Not all suits are created equal, and it's the spot cards that often make the difference.
Here's an example.
Suppose you are in a spade contract. Which suit would you like to be playing with? Of course, that's a silly question. With the first suit, you will take five tricks even if partner is void in spades. You simply knock out the ♠ A and ♠ K and you have five tricks. With the second suit, you would be in dire straits if you had to play it opposite a void. You might end up taking only three tricks, two if you are really unlucky. Both suits have the same number of high-card points, but the spot cards in the second hand argue for caution, especially in competitive bidding, which will be covered in Chapter 5.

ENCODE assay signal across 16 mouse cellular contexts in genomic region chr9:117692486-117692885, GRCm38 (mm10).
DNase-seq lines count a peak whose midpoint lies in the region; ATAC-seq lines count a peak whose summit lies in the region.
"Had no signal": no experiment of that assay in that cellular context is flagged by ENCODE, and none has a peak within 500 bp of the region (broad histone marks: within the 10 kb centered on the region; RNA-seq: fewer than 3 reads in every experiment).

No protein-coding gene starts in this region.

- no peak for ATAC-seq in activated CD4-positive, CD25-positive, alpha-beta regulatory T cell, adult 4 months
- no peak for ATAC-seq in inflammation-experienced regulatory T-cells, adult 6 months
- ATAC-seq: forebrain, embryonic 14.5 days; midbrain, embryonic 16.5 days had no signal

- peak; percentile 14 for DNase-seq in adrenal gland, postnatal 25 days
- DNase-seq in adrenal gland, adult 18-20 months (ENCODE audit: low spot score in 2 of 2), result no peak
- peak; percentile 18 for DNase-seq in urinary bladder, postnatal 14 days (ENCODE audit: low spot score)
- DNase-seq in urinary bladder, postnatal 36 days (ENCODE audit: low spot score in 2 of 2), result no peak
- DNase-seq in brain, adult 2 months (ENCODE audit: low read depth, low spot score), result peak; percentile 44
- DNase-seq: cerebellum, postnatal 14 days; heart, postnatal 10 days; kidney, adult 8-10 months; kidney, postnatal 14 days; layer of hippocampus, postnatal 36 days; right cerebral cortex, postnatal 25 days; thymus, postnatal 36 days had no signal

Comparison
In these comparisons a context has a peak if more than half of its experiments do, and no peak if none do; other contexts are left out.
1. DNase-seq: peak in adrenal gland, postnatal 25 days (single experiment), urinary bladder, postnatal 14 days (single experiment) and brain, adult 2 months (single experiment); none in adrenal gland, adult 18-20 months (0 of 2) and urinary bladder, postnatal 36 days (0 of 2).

Suit quality is less of a consideration when opening the bidding, largely because in many cases you have no choice, as in the following hand.
Yes, the spade suit is anemic, but you must open the bidding with 13 HCP, and you must open 1 ♠. The quality of the suit might be a consideration later in the auction, but for now you must soldier on and bid what you have. There's no law that says partner can't help fill in some of the gaps, perhaps holding ♠ Q1098.
The point of discussing suit quality is to reinforce the principle that high-card points are not the only tool you can use in the bidding process.